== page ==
Frequently Asked Questions
How Much is an Unset Opal Worth?
The value of Loose Opals is difficult to assess, as each characteristic of an opal plays a role in determining its worth. According to the opal's gemstone type, body tone, clarity, pattern, colour bar thickness, colour play, and flaws all play a role in determining its worth. In addition, the quality of the cut, polish, and the size of the gemstone are all crucial factors to consider.
Loose Opals are meticulously examined and assigned a price per carat when it is evaluated. The opal's price is determined by the total carat size of the stone.
Generally, Loose Opal gemstones with a black or dark body tone showcase a more vibrant play-of-colour, which is considered more valuable than opals with a white, light, or crystal body tone. As a result, loose Black Opals may cost over $10,000 AUD per carat as the most valuable form of opal.
The clarity of an opal’s colour is critical when assessing the value of Unset Opal. Red fire is the rarest colour, followed by green/orange, green/blue and blue. Therefore, a Red Fire Opal is generally more valuable than a predominantly green opal, which is more valuable than a stone showing only blue colour.
However, the brilliance and clarity of an opal’s proportioned pattern is the main decision-maker. A brilliant blue/green can be more valuable than a dull red; bright twinkling stars of a ‘pin fire’ pattern can be more valuable than a cloudy ‘open’ or ‘mixed’ pattern of similar colouration; or a brilliant, lustrous light opal can sell more than a lack-lustre Black Opal.
What is the Best Type of Unset Opal?
Black Opals and Boulder Opals are arguably the rarest of all opal gems and are absolutely magnificent gemstones.
The Boulder Opal is a diminishing resource – which means it is genuinely running out. So if you are looking for an incredibly unique and genuinely rare form of opal, then Boulder Opal is the one! Hand-cut in Sydney NSW, Loose Black Opals with gem colour and a "named" pattern are 5000x rarer than diamond.
Loose Black Opals are so rare because Black Opals can only be found in one place on earth, a small 30km square field in north-western NSW called Lightning Ridge. However, intense Black Opals that really mesmerises can be worth many tens of thousands. Black Opals are in a class of their own for beauty, with their rainbow variety of hues blossoming in fire-like patterns, from oranges, greens, blues and flashes of red, pink and indigo.
However, customers should be aware that many online stores stock a form of fake Black Opal, which are dyed and treated Ethiopian Opal. Whilst still being an authentic type of opal, they are visibly unrecognisable from a Black Opal, but structurally they are extremely prone to cracking and losing colour because the dying treatment can be affected or reversed by household chemicals.
Precious Unset Opal
There are two basic types of opal, precious opal and common opal. Precious opal displays a spectrum of colours, whereas common opal does not. The most precious opal to date has been mined in Australia as this is where the colours and patterns found are the most intense.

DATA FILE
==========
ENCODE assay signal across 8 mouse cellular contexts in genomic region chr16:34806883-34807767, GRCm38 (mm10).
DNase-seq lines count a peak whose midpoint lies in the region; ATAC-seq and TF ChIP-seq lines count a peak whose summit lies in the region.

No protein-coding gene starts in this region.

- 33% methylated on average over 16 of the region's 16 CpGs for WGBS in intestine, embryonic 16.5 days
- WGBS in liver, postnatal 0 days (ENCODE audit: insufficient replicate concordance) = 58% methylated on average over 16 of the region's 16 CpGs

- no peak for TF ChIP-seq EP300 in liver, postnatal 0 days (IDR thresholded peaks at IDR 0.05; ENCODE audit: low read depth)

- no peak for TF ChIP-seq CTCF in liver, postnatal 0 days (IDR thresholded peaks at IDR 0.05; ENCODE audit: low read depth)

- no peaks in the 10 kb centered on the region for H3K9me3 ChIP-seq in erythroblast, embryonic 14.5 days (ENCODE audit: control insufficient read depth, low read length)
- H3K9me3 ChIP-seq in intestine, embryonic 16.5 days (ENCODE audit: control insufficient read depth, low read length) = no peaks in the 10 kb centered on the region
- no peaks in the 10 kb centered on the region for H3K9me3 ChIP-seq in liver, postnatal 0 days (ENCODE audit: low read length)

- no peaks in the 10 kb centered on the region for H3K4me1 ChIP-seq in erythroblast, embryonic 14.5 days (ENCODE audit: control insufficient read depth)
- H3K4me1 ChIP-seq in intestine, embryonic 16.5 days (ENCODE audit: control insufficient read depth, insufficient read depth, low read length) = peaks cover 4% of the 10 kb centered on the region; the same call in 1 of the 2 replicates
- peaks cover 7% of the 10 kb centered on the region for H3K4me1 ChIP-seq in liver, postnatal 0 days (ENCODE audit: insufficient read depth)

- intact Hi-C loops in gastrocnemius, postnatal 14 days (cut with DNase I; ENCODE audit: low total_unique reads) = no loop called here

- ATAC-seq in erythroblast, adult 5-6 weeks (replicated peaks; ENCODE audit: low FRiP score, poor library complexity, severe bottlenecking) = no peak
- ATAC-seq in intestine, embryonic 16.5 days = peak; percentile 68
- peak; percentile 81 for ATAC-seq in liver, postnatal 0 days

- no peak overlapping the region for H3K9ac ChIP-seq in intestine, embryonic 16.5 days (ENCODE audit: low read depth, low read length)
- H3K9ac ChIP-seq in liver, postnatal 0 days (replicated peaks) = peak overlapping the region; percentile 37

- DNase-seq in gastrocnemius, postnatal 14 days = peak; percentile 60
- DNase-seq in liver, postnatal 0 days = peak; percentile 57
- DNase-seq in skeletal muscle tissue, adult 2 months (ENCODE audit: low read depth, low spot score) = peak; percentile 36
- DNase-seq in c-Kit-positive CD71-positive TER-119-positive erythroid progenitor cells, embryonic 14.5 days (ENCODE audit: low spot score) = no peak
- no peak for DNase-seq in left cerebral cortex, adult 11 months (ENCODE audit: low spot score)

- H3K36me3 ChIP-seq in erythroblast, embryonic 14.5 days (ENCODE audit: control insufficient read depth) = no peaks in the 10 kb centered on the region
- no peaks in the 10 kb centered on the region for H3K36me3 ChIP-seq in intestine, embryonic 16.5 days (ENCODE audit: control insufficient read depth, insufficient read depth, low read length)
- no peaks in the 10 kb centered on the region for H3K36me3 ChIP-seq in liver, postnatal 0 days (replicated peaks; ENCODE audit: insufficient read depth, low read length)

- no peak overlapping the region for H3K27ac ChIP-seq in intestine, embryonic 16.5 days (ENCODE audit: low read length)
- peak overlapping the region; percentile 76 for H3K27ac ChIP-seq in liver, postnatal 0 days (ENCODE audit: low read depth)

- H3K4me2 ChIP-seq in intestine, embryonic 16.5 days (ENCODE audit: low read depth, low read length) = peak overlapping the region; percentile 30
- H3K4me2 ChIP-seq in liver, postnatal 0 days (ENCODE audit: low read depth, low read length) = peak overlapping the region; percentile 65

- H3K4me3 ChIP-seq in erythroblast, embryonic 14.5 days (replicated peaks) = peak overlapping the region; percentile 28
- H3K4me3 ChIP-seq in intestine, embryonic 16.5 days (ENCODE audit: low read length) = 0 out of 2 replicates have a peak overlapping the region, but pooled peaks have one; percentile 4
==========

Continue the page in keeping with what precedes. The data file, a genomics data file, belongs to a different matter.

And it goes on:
Some common types of Loose Precious Opals we sell at Opal Cutters:
Pinfire Opal – also known as "Pinpoint" Opal – is opal with pinpoints of colour throughout the stone.
Boulder Opal – is formed in cavities and cracks of ironstone, usually from Queensland, Australia
Black Opal or Dark Opal – are naturally occurring, rare and valuable solid opal formed in Iron oxide found in Lightning Ridge in Northern NSW. This opal has a dark body-tone colour, often black or dark grey.
Harlequin Opal – has patches of colour in the shape of rectangles or diamonds.
Cat's-Eye Opal – a rare, phenomenal opal from Madagascar, which displays chatoyancy, the optical effect that produces a thin line of bright light across the surface of a stone. The line, or the "cat’s eye", tracks back and forth across the dome of the stone as the stone and light source moves.
Common Unset Opal
There are two basic types of opal, precious opal and common opal. Common opal does not exhibit play-of-colour, instead, it is usually opaque to translucent and brownish-orange in colour. Common opals got their name because they are found in many locations throughout the world. Most common opal specimens are also "common" in appearance and do not attract much commercial attention compared to precious opals.
Despite the underwhelming name, common opals are still attractive and have beautiful colour, perfect for jewelry. Some popular types of Loose Common Opals we sell at Opal Cutters:
Pink Opal – also occurs in shades of pink, common opal mined in Peru. The range in colour is from nearly white, through carnation pink, through lilac.
Morado Opal – has a purple body colour produced in Mexico.
Blue Opal – is a Solid Black Opal with the common blue covering the entire stone. Sometimes called "blue opal" and "blue on black".
Black Crystal Opal – is a Solid Black Opal, which is transparent due to little or no iron oxide on the back. Viewed from the top, it compares at least with N3 in darkness rating.
Crystal Opal – is a transparent/translucent opal. Sometimes mistaken for "light opal" found in Coober Pedy in South Australia.